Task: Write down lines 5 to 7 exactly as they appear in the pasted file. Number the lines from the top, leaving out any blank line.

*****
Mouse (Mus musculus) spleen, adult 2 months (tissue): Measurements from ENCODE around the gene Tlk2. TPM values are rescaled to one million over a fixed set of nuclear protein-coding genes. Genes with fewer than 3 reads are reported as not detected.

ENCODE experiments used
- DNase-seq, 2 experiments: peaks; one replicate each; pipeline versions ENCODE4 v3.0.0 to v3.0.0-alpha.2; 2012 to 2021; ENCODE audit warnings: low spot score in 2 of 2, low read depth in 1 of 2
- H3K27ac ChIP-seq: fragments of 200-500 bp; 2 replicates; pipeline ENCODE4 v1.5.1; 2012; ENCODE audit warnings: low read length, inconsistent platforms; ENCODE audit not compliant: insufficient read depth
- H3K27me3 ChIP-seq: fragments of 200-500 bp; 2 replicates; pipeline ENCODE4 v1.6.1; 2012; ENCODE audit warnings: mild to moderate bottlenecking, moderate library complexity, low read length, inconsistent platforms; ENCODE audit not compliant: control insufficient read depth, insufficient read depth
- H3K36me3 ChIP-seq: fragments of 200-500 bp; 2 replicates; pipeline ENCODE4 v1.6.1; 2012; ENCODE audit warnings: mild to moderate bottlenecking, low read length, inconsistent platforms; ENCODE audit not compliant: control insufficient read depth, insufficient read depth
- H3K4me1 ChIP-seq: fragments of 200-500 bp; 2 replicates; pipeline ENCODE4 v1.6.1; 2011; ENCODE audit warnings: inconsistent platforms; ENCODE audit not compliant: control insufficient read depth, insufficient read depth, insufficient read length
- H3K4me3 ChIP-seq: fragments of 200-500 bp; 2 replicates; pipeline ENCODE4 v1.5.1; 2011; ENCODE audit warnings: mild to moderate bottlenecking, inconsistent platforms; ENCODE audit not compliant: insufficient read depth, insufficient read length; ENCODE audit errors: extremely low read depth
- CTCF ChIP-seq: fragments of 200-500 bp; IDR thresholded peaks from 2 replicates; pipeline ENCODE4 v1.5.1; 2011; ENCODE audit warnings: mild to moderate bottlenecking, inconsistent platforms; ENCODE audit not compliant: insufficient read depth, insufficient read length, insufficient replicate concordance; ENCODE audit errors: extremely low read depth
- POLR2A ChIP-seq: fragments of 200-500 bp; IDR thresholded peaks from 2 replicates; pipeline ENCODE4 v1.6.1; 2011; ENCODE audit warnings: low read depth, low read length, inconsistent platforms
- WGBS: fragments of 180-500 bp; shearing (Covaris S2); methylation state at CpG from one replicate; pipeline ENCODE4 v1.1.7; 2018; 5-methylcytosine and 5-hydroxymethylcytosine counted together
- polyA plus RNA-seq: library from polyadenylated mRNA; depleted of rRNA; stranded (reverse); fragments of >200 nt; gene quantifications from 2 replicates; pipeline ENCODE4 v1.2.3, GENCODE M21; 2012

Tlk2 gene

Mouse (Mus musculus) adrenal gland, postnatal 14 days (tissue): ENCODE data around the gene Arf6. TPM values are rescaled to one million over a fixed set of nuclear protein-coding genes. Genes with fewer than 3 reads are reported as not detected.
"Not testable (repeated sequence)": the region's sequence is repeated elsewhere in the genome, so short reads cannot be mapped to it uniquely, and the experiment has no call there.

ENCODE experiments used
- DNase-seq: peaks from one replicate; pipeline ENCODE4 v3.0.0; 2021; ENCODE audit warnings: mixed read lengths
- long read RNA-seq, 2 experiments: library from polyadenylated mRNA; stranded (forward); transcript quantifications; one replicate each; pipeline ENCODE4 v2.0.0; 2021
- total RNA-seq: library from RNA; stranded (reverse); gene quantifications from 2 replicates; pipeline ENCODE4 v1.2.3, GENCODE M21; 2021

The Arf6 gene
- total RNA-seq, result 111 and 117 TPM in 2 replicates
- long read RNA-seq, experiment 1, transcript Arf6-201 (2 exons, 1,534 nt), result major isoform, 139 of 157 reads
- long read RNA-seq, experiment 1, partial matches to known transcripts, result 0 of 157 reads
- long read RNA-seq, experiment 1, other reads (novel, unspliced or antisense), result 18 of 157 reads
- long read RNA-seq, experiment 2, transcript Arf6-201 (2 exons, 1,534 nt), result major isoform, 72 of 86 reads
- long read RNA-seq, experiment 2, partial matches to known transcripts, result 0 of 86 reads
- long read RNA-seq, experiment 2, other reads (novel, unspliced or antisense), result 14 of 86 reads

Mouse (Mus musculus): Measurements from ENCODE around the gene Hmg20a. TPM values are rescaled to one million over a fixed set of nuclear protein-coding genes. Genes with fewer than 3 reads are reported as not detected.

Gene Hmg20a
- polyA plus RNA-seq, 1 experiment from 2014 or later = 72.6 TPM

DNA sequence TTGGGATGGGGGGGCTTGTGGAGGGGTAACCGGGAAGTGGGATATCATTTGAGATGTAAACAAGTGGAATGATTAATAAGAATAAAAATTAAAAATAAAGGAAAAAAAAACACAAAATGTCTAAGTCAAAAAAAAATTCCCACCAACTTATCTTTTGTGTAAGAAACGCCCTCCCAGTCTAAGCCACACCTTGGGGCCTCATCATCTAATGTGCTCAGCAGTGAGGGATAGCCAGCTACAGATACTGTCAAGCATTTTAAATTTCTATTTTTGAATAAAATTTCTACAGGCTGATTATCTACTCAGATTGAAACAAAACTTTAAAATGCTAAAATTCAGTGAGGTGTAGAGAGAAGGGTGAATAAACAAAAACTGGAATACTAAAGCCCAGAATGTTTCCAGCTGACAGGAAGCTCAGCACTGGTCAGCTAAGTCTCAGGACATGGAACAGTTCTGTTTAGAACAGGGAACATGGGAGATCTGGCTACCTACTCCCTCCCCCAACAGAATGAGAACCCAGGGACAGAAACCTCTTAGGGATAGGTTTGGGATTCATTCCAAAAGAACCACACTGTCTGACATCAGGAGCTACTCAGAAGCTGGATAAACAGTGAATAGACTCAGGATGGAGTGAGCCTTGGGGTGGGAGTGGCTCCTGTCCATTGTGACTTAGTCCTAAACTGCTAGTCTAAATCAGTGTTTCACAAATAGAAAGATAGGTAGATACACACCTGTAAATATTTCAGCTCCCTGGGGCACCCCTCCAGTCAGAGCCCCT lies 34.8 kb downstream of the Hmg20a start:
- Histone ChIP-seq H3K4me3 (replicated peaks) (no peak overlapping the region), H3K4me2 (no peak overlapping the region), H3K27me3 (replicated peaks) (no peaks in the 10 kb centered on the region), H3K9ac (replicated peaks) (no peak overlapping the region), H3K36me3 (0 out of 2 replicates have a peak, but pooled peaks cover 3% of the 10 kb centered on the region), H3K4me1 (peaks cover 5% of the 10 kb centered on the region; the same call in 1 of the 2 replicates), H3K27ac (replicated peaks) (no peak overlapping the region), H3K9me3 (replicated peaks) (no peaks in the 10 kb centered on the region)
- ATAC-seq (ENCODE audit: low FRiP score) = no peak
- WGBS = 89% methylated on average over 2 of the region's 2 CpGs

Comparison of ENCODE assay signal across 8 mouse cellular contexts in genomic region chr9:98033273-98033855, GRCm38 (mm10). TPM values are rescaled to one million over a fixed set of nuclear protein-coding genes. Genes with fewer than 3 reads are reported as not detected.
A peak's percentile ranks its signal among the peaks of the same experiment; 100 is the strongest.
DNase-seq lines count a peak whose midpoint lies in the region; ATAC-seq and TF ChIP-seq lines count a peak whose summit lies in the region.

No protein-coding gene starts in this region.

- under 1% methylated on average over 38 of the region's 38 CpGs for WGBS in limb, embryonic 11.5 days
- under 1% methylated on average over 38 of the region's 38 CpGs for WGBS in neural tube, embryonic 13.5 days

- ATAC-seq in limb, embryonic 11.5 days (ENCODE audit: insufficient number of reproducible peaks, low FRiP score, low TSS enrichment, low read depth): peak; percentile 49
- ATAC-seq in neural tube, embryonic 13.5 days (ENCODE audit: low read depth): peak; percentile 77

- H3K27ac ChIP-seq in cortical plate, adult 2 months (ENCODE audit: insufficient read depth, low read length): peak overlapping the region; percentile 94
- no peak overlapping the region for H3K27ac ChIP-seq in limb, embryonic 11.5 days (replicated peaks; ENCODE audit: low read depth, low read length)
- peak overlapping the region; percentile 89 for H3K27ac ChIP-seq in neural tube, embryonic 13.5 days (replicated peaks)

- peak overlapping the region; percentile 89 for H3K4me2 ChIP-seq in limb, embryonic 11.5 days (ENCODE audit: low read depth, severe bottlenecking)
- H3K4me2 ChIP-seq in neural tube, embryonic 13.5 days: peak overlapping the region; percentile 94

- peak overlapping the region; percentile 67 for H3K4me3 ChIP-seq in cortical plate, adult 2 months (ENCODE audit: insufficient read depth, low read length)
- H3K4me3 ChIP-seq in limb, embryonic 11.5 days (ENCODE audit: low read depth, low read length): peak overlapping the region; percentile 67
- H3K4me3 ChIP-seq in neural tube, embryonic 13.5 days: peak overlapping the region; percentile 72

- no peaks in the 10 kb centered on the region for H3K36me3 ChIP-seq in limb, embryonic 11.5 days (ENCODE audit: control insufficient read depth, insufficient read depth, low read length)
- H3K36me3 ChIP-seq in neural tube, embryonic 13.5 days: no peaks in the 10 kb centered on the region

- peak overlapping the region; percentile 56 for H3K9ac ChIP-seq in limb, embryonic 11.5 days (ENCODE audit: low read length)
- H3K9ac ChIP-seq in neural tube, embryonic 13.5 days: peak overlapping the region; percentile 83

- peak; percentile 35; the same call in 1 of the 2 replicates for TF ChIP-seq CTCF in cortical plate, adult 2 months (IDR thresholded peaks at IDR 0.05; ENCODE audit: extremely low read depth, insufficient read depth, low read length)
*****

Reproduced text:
- H3K27me3 ChIP-seq: fragments of 200-500 bp; 2 replicates; pipeline ENCODE4 v1.6.1; 2012; ENCODE audit warnings: mild to moderate bottlenecking, moderate library complexity, low read length, inconsistent platforms; ENCODE audit not compliant: control insufficient read depth, insufficient read depth
- H3K36me3 ChIP-seq: fragments of 200-500 bp; 2 replicates; pipeline ENCODE4 v1.6.1; 2012; ENCODE audit warnings: mild to moderate bottlenecking, low read length, inconsistent platforms; ENCODE audit not compliant: control insufficient read depth, insufficient read depth
- H3K4me1 ChIP-seq: fragments of 200-500 bp; 2 replicates; pipeline ENCODE4 v1.6.1; 2011; ENCODE audit warnings: inconsistent platforms; ENCODE audit not compliant: control insufficient read depth, insufficient read depth, insufficient read length